The School-Year ‘Bucket List’ and 20 Starter Ideas for Kids

The School-Year ‘Bucket List’ and 20 Starter Ideas for Kids

Make the most of this school year by helping your kids create a list of inspiring goals.

By: Leah Maxwell

The term “bucket list” generally refers to all the goals a person hopes to achieve before he or she dies, or “kicks the bucket.” Putting aside the morbid implications of the name, bucket lists are not only a great way to define and organize a lifetime of hopes and dreams, they can also serve as inspiration and motivation for us to think outside the box, try something new, take risks, and experience things we’d never have thought of experiencing. With this in mind, bucket lists are for everyone, even kids!

Follow these tips to help your children create a bucket list for the school year:

1. Be specific. When it comes to setting goals with children, it’s best to be specific. Fill the list with ambitions that are concrete and measurable without being too strict, and set the timeline for the end of the school year (which will mean the chance to create a new age- and skill-appropriate list next year, and the year after that). Instead of, for instance, the vague “make a new friend,” get more specific -- say “make a new friend in a different grade and have a playdate.” The end-of-school timeline will give them a defined endpoint and inspire them to get going on their goals.

2. Be proud. In most cases, reaching a goal will be its own reward, but that doesn’t mean it’s not still worth celebrating. You don’t have to throw an ice cream party every time your kid checks something off his or her list, but definitely acknowledge the achievement and talk about what it was like to complete the goal. Your kids might want to turn their lists into charts they can update with stickers and display in their rooms.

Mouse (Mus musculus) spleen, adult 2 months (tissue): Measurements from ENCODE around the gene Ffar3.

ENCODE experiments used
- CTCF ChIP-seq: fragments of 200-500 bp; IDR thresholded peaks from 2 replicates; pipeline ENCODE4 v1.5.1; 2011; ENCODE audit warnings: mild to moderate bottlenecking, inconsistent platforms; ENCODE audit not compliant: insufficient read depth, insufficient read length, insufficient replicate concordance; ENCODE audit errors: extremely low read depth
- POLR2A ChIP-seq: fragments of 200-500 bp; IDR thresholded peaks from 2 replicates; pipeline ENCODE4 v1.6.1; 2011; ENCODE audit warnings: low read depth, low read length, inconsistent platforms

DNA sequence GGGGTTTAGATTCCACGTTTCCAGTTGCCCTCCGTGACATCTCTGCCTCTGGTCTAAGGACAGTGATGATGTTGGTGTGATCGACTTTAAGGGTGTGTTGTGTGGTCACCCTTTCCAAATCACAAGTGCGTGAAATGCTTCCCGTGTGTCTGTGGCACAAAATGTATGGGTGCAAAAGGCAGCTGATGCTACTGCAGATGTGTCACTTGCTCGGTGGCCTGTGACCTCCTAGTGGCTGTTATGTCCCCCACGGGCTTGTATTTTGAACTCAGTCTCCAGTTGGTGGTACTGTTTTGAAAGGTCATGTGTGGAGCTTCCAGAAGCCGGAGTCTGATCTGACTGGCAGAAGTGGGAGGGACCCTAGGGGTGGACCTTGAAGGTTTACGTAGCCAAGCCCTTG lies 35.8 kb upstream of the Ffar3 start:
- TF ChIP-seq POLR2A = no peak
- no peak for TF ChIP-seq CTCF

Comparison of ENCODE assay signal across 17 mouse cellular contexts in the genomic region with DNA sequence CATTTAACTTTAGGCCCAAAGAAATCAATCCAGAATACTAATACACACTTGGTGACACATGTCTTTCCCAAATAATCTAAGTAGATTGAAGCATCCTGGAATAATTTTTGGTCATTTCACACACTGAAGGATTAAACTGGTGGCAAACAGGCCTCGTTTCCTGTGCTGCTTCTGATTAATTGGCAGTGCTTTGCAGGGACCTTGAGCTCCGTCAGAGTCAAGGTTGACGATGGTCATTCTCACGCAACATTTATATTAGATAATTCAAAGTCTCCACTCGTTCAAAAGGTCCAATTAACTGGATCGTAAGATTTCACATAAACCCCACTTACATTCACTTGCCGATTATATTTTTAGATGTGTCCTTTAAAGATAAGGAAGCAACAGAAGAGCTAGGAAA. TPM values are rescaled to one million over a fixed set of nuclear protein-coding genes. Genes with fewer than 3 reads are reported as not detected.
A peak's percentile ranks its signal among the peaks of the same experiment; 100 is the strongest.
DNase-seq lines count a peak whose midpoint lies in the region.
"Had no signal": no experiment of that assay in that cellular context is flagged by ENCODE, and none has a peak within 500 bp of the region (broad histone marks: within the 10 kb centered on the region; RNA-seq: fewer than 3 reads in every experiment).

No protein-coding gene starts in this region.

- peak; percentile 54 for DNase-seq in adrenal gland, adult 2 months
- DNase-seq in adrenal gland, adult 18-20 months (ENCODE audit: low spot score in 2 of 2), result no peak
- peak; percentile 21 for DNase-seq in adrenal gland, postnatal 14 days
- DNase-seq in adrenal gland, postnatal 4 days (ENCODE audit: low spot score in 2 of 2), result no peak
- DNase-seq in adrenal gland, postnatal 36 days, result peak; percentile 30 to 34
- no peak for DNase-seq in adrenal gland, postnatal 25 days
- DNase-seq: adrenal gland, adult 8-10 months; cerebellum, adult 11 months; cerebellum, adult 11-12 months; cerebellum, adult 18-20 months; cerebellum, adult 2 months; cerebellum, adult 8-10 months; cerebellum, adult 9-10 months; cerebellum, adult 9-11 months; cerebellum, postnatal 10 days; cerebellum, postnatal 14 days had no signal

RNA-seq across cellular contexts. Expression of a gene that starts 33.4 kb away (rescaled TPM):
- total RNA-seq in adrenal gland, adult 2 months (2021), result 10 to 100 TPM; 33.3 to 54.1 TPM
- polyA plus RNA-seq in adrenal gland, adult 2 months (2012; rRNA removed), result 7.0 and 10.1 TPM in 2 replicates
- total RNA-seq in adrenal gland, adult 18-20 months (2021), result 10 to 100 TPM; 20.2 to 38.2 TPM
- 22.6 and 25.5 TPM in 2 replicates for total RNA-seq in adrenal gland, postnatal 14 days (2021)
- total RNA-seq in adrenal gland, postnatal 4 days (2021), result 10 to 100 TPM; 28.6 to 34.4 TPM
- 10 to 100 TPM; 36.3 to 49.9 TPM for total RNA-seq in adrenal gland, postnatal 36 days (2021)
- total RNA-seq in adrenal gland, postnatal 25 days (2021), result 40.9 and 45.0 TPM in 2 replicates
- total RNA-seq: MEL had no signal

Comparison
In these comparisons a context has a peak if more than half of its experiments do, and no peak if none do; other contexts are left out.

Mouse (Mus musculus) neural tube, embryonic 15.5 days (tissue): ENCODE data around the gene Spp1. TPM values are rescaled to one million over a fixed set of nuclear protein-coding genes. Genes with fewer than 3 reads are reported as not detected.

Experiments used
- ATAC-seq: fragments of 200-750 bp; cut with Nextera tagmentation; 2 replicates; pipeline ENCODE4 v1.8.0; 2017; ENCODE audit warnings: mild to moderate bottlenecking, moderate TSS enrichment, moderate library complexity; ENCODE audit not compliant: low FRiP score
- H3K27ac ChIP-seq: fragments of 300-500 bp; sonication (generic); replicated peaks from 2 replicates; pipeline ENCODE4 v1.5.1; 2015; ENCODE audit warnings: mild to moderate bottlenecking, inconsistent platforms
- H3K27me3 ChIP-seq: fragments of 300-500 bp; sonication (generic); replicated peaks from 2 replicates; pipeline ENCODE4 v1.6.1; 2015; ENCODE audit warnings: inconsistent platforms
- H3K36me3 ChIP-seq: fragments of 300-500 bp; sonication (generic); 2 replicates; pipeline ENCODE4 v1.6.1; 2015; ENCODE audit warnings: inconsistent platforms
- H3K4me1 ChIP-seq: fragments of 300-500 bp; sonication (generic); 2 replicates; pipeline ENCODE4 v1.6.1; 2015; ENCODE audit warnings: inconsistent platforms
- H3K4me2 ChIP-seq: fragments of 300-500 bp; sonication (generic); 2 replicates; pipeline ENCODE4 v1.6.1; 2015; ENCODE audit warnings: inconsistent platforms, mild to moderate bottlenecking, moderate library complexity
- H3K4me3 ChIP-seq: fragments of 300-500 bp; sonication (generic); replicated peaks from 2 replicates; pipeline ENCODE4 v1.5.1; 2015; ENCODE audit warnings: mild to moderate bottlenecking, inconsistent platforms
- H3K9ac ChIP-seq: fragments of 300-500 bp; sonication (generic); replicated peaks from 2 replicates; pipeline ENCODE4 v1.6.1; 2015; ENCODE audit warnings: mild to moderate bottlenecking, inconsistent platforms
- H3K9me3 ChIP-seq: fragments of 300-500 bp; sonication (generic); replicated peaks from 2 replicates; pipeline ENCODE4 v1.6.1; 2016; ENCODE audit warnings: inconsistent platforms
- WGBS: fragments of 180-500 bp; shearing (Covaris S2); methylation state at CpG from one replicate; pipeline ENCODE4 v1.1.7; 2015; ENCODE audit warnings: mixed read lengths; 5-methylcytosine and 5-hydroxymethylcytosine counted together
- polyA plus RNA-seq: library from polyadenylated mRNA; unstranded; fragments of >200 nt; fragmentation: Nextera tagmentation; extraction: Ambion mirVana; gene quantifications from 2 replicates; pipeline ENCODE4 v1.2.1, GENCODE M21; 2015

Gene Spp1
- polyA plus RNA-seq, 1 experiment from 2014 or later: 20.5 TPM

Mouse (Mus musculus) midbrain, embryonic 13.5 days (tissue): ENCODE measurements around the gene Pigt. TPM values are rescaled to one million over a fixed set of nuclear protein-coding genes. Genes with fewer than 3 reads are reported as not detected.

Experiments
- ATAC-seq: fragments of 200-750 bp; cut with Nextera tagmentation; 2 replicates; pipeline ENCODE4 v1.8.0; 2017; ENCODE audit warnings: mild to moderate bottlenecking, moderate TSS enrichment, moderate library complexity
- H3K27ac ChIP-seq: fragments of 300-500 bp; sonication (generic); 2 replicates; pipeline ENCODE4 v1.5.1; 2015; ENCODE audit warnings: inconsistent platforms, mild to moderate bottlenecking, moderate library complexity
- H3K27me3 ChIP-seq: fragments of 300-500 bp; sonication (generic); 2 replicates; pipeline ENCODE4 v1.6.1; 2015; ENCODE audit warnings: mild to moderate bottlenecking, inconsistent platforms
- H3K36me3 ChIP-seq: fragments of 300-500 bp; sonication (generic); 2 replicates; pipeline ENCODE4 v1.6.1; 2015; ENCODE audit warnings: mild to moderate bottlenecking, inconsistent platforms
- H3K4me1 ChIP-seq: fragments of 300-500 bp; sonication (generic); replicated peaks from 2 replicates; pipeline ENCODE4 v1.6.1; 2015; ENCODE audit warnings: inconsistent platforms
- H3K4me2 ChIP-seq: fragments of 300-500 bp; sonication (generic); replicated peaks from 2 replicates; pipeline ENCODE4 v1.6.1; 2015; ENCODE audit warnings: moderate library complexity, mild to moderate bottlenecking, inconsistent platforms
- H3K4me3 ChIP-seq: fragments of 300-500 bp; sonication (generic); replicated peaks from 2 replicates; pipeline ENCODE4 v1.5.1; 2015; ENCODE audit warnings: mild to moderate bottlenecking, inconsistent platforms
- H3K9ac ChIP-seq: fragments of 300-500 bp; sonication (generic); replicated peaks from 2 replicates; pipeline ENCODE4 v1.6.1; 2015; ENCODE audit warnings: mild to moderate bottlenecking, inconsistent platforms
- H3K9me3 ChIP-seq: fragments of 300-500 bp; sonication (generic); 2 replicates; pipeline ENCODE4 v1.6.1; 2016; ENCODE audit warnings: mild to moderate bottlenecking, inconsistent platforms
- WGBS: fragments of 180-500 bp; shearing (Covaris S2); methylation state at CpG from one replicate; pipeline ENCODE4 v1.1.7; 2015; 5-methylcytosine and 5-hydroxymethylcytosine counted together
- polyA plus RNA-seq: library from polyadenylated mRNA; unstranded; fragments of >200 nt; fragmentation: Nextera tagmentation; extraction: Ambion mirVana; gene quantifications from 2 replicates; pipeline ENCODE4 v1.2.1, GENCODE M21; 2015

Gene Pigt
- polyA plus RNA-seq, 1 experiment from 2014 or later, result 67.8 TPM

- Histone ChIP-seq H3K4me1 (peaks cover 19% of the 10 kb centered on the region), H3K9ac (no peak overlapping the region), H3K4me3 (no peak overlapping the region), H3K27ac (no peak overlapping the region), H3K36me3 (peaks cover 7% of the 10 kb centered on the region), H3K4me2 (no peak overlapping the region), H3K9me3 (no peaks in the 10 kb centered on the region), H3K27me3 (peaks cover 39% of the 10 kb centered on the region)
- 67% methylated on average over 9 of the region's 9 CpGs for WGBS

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3. Be creative. A bucket list can be whatever you make it, but for the most effect, aim for a mix of goals that will inspire your child in all areas of his or her life: social, emotional, academic, physical, and artistic. Focus not just on acquiring or improving skills but also on building character. The more creative, diverse, and brave the objectives, the greater sense of accomplishment your kids will feel when summertime rolls around.

Here are some ideas to get you started:

  • Have your picture taken with the school mascot
  • Talk on the microphone during an assembly or morning announcements
  • Cross the monkey bars all by yourself
  • Make a friend in a different grade and have a playdate
  • Write a note to your favorite teacher
  • Get 100% on a test
  • Help a younger kid on the playground
  • Shake hands with the principal
  • Make your own lunch for a week
  • Try out for a team (soccer, chess, cheerleading, debate…)
  • Handcraft a “just because” gift for a teacher or friend
  • Start a new book series
  • Perform on the school stage
  • Run a race
  • Help fix something at school (like a broken shoelace, a stopped clock)
  • Learn the names of the school janitors and lunch staff
  • Teach some friends a new game at recess
  • Learn the school song
  • Make a custom “to-read” list with the school librarian
  • Join or start an official club

Feeling inspired? What will be on your kids’ bucket lists this school year?

Leah Maxwell is a book editor, freelance writer, cereal addict, wife, and mom to two young boys. She has been blogging at A Girl and a Boy since 2003.

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